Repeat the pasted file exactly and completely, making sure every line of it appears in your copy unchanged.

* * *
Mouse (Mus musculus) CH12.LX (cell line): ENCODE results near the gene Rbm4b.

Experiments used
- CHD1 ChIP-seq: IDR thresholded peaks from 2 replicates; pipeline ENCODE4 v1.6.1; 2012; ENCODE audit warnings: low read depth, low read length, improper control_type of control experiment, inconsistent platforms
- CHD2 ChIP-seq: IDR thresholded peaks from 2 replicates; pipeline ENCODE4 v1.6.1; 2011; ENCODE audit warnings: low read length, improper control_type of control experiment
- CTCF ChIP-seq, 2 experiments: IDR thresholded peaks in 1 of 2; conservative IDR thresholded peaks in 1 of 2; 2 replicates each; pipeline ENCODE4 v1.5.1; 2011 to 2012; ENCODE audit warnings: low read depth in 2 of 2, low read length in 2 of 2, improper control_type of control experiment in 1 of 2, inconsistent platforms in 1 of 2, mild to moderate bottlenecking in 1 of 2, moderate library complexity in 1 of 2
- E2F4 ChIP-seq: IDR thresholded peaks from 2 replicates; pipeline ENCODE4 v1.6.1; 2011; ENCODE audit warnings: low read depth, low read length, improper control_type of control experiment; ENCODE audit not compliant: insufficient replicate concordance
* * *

Mouse (Mus musculus) CH12.LX (cell line): ENCODE results near the gene Rbm4b.

Experiments used
- CHD1 ChIP-seq: IDR thresholded peaks from 2 replicates; pipeline ENCODE4 v1.6.1; 2012; ENCODE audit warnings: low read depth, low read length, improper control_type of control experiment, inconsistent platforms
- CHD2 ChIP-seq: IDR thresholded peaks from 2 replicates; pipeline ENCODE4 v1.6.1; 2011; ENCODE audit warnings: low read length, improper control_type of control experiment
- CTCF ChIP-seq, 2 experiments: IDR thresholded peaks in 1 of 2; conservative IDR thresholded peaks in 1 of 2; 2 replicates each; pipeline ENCODE4 v1.5.1; 2011 to 2012; ENCODE audit warnings: low read depth in 2 of 2, low read length in 2 of 2, improper control_type of control experiment in 1 of 2, inconsistent platforms in 1 of 2, mild to moderate bottlenecking in 1 of 2, moderate library complexity in 1 of 2
- E2F4 ChIP-seq: IDR thresholded peaks from 2 replicates; pipeline ENCODE4 v1.6.1; 2011; ENCODE audit warnings: low read depth, low read length, improper control_type of control experiment; ENCODE audit not compliant: insufficient replicate concordance